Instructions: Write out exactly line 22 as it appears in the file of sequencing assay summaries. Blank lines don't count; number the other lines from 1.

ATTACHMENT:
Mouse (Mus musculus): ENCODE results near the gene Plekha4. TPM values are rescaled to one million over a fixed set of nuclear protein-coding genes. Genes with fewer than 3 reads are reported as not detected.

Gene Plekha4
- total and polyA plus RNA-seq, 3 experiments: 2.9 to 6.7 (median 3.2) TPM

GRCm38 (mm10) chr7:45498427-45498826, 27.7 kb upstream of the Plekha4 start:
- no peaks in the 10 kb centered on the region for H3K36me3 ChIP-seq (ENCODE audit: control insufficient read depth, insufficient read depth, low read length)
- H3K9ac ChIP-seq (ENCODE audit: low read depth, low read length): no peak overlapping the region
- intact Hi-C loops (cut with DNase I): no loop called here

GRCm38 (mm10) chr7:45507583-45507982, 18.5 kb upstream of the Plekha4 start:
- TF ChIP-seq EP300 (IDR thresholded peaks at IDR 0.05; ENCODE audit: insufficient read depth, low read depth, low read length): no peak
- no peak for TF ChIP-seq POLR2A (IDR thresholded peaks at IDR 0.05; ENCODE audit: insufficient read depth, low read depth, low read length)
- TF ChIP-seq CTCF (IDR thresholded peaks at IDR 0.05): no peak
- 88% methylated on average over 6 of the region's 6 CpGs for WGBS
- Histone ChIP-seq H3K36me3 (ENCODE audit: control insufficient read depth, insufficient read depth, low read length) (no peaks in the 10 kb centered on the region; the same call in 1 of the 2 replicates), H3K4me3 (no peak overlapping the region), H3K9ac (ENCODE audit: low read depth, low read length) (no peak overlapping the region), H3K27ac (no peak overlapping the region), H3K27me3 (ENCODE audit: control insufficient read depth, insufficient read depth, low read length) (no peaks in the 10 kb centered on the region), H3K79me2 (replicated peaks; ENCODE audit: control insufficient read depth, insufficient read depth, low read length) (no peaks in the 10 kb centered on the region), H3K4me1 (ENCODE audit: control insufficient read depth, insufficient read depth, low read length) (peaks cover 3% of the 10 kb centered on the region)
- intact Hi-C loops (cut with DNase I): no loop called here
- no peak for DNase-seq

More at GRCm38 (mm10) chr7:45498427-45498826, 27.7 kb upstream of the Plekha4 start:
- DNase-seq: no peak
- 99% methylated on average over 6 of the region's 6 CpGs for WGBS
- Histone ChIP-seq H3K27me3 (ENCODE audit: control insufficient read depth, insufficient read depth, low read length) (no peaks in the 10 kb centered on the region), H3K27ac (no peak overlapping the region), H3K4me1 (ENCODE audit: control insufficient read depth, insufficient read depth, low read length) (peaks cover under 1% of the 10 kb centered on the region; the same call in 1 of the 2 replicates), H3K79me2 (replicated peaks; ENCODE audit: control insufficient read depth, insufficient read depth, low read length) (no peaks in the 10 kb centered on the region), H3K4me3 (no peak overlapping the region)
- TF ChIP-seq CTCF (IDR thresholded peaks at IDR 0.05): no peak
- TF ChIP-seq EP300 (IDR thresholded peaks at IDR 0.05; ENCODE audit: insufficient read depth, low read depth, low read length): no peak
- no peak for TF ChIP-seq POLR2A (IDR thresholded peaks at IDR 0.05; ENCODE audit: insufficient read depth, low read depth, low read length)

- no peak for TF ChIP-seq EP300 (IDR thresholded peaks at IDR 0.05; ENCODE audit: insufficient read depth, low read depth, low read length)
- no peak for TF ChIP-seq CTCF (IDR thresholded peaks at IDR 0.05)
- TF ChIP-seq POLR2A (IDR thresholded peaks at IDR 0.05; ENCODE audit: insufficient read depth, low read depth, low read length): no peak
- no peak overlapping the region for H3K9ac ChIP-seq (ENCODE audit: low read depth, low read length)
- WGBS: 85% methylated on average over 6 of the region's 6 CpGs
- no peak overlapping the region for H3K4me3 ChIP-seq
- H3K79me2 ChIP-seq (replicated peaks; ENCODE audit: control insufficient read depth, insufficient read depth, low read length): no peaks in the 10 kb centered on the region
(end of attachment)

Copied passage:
- no peak for TF ChIP-seq POLR2A (IDR thresholded peaks at IDR 0.05; ENCODE audit: insufficient read depth, low read depth, low read length)